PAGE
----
THE Owu are selective in the choice of their deities. They hold Obatala and Anlugbua in high regard but their faithfulness is highest in their observation of their ODUN OMO OLOWU festival, the official programme for which this article is being written. Odun Omo Olowu is marked annually by a week-long programme of festive activities which can be categorized as religious cum social. In effect, the event creates a week-long holiday for every Owu citizenry to play full part in it.
It begins with what is termed Eburedun, a watch-night to declare the festival open. The next day after it is observed as Ojo Airin (Curfew Day), designed to keep all and sundry at home while dinning and wining. It is perhaps the most restful day of the festival week. On another day, the new yam of the year is sliced open in the presence of a public gathering to signal to every Owu, particularly the Obatala worshippers, that they are free to taste the new yam of that year. And of course, the Olowu who is the Chief celebrant, waits for this day before tasting the new year’s yam. And to round the festival off, one more day is set aside for the Akogun, the Owu war leader, to host the Olowu and his Chiefs to a full briefing of the year’s festivities. In addition, the traditional masquerade of Owu people, known as Otomporo, stages an outing as a way of declaring the festival closed.
It is the arrangement of this unique festival and the devotion of the Olowu and his subjects to it that points the Owu up as a unified people. Even the modern-day modification has not changed the coloration of this festival which is bound to continue until God’s kingdom come.
Perhaps the most unique feature which distinguishes the Owu today is the dialect because, whether we like it or not, other distinguishing features like the Owu abaja and keke facial marks have become endangered species.
The Owu dialect is strong and vibrant and can now be heard mainly in Abeokuta and Owu villages in Ogun State. This irony was created by the dispersal that resulted from the Owu War of 1821 – 1825 in the course of which the major block of the Owu settled in Abeokuta around 1834. This block now constitutes the speakers of the original Owu dialect.
The dialect faintly sounds nearest to the Oyo dialect but is distinctly different from the Oyo dialect, and it is definitely a pleasure to listen to.
Listen to an Owu as he or she says, ‘N o gba wun-un’ (I don’t take that nonsense) and you would enjoy how it sounds. For that, an Oyo speaker would say, ‘N o gba un-ni’ and an igbomina would say, ‘Mee gba yun-ni’.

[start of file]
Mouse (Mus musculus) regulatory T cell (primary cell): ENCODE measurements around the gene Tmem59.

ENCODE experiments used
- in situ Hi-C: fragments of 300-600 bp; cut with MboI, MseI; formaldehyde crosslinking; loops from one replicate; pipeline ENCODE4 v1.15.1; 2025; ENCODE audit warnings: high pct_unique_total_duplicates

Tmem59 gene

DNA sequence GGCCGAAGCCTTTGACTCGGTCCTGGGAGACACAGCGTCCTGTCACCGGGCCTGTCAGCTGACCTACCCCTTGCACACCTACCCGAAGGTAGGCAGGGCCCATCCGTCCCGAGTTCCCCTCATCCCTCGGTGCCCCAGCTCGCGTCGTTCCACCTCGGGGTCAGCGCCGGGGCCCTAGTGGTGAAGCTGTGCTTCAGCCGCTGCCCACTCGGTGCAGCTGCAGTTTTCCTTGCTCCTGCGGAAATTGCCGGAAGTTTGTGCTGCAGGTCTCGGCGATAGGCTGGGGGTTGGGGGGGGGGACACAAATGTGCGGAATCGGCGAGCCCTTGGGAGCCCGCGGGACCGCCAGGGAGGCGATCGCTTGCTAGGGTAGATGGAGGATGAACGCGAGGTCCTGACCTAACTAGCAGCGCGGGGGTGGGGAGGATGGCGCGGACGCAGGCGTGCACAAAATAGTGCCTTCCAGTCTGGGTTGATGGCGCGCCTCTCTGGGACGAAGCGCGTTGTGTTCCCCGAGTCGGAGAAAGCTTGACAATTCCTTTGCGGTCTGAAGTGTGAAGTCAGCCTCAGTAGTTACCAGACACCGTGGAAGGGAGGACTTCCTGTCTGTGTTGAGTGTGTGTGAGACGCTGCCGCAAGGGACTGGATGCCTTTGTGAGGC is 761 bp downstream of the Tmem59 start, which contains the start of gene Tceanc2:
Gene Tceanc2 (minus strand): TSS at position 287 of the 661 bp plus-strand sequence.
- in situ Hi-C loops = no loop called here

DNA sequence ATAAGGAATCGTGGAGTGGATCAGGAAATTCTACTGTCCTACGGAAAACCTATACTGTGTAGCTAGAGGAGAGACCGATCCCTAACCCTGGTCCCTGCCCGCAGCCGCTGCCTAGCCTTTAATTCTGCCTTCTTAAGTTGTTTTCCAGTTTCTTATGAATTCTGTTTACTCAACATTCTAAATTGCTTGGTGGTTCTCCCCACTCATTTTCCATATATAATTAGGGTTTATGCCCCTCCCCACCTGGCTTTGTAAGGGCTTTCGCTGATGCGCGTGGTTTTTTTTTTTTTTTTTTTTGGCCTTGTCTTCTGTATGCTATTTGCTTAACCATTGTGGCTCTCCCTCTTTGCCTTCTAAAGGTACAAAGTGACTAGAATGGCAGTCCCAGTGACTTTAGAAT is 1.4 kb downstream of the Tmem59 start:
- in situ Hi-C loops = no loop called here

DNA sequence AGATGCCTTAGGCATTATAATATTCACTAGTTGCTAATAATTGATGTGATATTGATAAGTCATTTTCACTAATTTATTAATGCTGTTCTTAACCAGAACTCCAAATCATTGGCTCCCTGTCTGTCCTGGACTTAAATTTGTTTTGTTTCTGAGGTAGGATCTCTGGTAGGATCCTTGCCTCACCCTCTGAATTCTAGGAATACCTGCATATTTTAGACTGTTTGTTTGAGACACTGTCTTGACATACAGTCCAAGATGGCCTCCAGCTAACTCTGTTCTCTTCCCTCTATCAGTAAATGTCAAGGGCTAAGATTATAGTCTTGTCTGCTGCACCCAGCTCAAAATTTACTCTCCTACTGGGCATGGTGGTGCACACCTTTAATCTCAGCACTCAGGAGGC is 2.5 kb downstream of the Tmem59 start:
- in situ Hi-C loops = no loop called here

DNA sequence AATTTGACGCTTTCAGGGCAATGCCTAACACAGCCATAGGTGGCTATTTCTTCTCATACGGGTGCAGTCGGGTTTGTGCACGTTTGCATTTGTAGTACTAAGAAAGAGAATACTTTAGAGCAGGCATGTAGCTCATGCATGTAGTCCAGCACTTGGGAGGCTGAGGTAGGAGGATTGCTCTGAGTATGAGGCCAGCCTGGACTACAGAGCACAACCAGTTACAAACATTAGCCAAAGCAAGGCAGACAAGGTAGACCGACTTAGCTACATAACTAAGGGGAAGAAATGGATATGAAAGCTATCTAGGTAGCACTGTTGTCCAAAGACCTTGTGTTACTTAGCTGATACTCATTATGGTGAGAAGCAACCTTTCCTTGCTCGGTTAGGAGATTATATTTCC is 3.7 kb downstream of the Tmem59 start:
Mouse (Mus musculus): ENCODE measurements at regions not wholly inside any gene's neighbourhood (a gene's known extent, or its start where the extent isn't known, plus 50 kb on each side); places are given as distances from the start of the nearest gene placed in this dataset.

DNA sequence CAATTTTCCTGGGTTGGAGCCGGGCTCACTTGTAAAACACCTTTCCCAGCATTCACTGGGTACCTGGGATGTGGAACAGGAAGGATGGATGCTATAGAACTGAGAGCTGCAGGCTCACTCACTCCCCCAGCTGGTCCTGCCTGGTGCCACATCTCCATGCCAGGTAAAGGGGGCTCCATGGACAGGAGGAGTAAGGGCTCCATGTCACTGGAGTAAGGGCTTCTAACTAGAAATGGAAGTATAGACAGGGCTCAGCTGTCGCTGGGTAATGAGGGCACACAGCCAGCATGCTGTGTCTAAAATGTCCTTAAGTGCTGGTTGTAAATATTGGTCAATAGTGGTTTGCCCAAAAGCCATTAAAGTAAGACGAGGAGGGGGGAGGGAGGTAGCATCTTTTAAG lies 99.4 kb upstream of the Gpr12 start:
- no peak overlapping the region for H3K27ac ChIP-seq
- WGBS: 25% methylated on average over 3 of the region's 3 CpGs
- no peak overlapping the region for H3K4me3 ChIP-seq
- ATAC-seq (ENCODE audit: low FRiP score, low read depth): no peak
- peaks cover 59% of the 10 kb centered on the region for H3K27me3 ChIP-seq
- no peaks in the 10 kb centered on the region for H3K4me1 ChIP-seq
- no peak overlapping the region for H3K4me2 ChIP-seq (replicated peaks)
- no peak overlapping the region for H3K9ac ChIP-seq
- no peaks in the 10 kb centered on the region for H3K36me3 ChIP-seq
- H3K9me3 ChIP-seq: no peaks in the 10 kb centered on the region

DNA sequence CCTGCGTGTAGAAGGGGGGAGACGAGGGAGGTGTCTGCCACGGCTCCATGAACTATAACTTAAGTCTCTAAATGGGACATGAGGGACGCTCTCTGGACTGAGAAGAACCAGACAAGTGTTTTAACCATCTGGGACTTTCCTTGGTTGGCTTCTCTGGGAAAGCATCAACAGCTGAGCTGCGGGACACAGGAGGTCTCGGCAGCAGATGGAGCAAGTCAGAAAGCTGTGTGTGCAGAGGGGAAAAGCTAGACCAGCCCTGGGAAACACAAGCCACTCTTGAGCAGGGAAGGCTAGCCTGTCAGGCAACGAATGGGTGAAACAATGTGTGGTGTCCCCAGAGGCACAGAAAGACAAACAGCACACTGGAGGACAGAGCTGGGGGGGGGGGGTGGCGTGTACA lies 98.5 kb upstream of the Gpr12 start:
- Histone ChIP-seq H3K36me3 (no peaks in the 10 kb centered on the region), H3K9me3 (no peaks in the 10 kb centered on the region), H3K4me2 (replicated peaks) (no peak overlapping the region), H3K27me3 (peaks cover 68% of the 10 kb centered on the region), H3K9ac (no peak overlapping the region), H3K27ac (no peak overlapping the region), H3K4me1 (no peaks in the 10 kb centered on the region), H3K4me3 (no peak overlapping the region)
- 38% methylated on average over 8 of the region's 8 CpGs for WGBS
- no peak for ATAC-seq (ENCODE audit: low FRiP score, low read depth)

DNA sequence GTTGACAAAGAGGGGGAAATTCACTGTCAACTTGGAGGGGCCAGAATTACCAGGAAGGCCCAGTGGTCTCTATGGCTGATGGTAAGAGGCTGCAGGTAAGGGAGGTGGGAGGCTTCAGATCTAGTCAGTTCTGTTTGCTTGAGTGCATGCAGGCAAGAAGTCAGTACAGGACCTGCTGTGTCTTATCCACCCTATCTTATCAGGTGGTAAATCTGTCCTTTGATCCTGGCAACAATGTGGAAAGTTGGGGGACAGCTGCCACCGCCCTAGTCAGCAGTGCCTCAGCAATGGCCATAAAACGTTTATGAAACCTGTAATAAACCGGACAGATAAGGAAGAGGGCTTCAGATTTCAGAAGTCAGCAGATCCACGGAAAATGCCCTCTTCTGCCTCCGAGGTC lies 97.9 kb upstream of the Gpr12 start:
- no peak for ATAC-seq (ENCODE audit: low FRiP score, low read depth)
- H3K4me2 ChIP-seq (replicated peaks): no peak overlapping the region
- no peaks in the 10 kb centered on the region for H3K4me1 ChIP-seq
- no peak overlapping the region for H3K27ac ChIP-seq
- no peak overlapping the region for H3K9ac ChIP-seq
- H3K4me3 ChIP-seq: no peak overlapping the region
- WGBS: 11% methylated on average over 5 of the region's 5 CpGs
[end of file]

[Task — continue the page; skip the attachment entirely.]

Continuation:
The Owu say, ‘Bawun-un ni’ (yes, it is so) but the Oyo would say, Bawun ni’. Or an Owu might say, ‘ O wa ti soo se e to fi danu! (How on earth did you handle it that it spilled down!), while the Oyo say, ‘Bawo lo ti sowo se e to fi danu. The Owu sa, Ewun-un naa lo wa n binu si! (is that all that you are getting mad over) or, ‘koo sope baba mi ko lo bi mi’, (Call me bastard if…….), and so on. Bottom line: Owu dialect stands on its own and is distinct from any other Yoruba dialect. However, it should be made clear that the Owu are now domiciled in various Yoruba locations they had found themselves and therefore assimilated that dialect of their host communities. For instance, each time the Owu gather these days either for their Owu Day or National Conventon, a riot of Yoruba dialects becomes discernible. This is because those of them in ijebuland have acquired ijebu dialect. Those in kwara state speak nothing other than igbomina dialect. The Owu in Oyo and Osun states have adopted Oyo or Ijesa dialects, and so on and so forth. And all these diversities of dialect inspite of the existence of the intact Owu dialect spoken in Abeokuta and evirons.
Odun Omo Olowu: The History
The Owu Annual Festival
Odun Omo Olowu is the major annual festival observed by the Owu people. As its name suggests, it is an annual rallying event for all Owu citizens who are regarded as sons and daughters of the Olowu.
It is observed after the harvesting season which translates to the end of September or early in October of each year. By keen observation it is reckoned that the year’s yam harvest would still be available in the barns in the farms, yam being a major item in the menu for the festival.
It begins with a consultation with the Olowu for a suitable date for the commencement of the year’s celebration. This is called ‘Igbojo” i.e. the fixing of the date to flag off the commencement. Once the date is fixed the ‘Obamogbo’ and Alojee’ traditionalists take over preparation for the festival. The Olowu being the chief celebrant is responsible for providing the materials for the rituals. The monarch must provide a compliment of gifts comprising a load of yams, a hind leg of an ‘agborin’ (an antelope), etc.
The Obamogbo receives these items. By contrast the Alojee receives one bottle of palm-oil. The festival itself kick-starts with an eve of the festival celebration called ‘Ojo Ale Odun’ or ‘Odun-ku-ola’. To begin with, the main events of the festival span 3 days – the eve night, plus the next 2days.